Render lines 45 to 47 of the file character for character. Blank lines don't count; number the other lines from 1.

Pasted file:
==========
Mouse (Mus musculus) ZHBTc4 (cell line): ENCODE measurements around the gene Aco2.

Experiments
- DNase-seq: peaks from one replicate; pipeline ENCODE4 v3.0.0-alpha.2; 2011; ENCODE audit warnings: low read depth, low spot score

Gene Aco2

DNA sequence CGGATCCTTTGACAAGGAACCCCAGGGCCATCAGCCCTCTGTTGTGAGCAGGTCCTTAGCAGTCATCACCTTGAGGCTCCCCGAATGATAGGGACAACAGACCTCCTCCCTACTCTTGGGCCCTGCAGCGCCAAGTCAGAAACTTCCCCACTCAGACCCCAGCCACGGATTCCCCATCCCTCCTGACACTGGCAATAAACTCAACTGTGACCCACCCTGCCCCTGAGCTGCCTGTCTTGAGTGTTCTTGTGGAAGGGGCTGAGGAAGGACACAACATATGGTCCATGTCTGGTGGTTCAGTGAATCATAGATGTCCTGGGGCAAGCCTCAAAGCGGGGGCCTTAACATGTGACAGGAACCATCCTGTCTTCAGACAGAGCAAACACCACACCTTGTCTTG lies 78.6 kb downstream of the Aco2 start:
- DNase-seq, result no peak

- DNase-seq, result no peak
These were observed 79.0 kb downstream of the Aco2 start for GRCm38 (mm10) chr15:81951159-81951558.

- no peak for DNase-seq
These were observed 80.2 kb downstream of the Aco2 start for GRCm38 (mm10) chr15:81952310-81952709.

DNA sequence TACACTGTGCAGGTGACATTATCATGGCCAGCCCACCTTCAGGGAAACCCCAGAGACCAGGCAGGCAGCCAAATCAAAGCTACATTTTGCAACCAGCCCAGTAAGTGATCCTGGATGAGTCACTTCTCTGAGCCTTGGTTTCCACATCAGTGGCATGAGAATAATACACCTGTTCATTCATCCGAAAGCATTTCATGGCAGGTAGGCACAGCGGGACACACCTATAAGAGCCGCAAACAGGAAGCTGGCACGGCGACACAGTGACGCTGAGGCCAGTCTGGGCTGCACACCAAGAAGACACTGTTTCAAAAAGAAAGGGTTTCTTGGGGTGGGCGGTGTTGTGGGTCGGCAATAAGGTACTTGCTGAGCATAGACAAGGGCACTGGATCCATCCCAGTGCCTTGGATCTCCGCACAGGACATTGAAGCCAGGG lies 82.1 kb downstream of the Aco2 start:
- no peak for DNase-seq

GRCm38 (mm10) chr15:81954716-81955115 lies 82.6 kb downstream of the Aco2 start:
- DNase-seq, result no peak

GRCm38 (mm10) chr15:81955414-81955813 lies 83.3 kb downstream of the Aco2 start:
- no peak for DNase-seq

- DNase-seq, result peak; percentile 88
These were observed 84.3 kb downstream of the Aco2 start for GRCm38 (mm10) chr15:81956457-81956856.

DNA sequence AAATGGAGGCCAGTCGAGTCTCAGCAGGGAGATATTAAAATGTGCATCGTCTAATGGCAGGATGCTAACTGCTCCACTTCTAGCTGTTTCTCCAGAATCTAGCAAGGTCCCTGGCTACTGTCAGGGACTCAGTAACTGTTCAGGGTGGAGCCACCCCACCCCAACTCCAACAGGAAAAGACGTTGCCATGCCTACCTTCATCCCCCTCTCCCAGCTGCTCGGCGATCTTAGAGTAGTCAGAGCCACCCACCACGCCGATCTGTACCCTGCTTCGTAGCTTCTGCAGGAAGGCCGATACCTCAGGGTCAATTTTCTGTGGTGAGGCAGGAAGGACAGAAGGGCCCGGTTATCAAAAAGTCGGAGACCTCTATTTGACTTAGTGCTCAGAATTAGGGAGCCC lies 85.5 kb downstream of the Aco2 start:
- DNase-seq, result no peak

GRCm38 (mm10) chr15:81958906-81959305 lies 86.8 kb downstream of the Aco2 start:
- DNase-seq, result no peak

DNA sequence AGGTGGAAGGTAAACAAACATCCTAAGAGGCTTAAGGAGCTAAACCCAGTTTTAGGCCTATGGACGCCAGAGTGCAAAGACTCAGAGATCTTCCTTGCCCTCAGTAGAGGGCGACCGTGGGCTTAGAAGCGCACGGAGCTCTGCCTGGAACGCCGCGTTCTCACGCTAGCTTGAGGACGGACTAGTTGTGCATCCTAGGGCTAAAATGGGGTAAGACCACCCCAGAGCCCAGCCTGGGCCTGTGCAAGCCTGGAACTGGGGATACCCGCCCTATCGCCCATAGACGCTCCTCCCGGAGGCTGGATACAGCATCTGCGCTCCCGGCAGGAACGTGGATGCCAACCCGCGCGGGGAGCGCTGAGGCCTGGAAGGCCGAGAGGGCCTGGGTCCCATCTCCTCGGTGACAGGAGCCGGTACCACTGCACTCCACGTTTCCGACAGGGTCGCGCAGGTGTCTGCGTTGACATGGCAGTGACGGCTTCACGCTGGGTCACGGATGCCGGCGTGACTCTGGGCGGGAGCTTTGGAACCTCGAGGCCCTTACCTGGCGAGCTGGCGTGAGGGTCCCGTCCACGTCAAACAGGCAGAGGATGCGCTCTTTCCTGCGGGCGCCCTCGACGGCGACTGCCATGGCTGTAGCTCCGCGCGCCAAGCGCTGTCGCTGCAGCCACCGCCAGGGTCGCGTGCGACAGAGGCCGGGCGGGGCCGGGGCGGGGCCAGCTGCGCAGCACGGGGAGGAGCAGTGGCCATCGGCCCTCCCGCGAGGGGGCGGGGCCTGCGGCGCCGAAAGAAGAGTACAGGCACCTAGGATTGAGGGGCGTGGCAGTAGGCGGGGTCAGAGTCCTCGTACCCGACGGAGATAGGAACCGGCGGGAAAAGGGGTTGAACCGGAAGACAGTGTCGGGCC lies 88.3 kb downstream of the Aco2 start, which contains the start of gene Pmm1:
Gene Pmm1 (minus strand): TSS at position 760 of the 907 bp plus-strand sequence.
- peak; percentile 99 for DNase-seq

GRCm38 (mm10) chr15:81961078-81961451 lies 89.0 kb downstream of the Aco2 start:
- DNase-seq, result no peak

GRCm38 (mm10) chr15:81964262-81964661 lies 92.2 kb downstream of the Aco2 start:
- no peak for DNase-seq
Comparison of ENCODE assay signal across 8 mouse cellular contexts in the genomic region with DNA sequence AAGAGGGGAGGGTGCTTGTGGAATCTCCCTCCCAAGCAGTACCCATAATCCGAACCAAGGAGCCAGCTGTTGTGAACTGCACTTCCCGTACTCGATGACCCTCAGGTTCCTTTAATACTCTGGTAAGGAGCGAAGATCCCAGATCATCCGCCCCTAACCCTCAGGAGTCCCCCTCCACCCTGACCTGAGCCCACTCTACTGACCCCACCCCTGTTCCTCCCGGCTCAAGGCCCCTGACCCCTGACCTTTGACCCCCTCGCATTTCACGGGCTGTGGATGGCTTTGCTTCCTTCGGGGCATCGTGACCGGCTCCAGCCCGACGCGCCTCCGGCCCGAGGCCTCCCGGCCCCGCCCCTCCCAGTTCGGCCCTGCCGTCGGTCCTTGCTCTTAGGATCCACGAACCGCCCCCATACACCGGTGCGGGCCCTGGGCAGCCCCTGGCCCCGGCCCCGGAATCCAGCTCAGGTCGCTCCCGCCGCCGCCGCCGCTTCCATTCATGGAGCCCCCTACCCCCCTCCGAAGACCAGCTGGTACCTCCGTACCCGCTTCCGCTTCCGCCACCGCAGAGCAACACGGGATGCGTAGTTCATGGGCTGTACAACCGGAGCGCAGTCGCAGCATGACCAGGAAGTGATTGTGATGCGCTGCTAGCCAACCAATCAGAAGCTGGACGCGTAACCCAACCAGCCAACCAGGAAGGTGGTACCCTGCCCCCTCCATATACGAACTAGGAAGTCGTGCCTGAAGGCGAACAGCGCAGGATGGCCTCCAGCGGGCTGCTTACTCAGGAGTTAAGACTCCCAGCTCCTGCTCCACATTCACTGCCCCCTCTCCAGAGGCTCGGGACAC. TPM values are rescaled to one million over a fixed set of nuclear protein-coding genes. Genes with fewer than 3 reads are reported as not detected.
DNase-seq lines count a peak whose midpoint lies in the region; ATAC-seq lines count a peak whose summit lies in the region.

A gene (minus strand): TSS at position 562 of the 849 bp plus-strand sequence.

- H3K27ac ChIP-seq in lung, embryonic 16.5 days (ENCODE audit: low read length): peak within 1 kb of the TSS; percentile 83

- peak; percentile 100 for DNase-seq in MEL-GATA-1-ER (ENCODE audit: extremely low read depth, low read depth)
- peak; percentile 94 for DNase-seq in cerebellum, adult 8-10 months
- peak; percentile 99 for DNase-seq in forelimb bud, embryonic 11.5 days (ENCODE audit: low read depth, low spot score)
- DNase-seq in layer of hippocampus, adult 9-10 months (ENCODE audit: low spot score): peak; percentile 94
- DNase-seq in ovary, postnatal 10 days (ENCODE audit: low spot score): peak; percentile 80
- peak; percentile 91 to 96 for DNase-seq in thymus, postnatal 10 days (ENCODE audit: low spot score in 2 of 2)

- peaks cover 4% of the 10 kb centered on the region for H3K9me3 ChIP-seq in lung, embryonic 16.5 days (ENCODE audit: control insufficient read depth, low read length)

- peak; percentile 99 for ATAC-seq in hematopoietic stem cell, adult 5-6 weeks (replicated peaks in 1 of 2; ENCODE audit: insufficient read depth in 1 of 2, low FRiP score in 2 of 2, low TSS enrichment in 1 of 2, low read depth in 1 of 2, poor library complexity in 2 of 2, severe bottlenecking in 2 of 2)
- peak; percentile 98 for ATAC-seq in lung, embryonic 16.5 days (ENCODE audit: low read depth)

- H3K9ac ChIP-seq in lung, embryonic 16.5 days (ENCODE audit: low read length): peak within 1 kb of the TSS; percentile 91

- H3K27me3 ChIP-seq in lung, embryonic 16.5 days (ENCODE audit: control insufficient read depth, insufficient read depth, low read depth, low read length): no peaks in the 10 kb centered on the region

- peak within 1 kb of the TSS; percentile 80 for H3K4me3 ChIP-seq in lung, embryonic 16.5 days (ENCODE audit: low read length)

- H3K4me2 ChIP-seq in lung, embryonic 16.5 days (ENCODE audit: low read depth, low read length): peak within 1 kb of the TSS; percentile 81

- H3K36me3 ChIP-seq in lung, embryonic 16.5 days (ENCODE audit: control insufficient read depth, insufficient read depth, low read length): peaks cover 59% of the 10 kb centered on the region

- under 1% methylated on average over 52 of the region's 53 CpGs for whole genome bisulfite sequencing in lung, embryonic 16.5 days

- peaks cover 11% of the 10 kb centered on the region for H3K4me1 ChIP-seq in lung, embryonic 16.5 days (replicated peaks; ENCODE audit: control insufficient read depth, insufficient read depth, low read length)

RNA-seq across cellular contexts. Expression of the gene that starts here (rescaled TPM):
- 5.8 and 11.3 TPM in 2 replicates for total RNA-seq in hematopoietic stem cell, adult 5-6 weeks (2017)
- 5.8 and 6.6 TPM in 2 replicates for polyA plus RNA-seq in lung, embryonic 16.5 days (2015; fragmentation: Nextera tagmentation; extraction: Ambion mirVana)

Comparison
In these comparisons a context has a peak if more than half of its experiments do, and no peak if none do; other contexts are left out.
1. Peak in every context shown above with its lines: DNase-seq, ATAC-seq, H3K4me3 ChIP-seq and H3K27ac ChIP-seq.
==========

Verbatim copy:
- peak within 1 kb of the TSS; percentile 80 for H3K4me3 ChIP-seq in lung, embryonic 16.5 days (ENCODE audit: low read length)

- H3K4me2 ChIP-seq in lung, embryonic 16.5 days (ENCODE audit: low read depth, low read length): peak within 1 kb of the TSS; percentile 81

- H3K36me3 ChIP-seq in lung, embryonic 16.5 days (ENCODE audit: control insufficient read depth, insufficient read depth, low read length): peaks cover 59% of the 10 kb centered on the region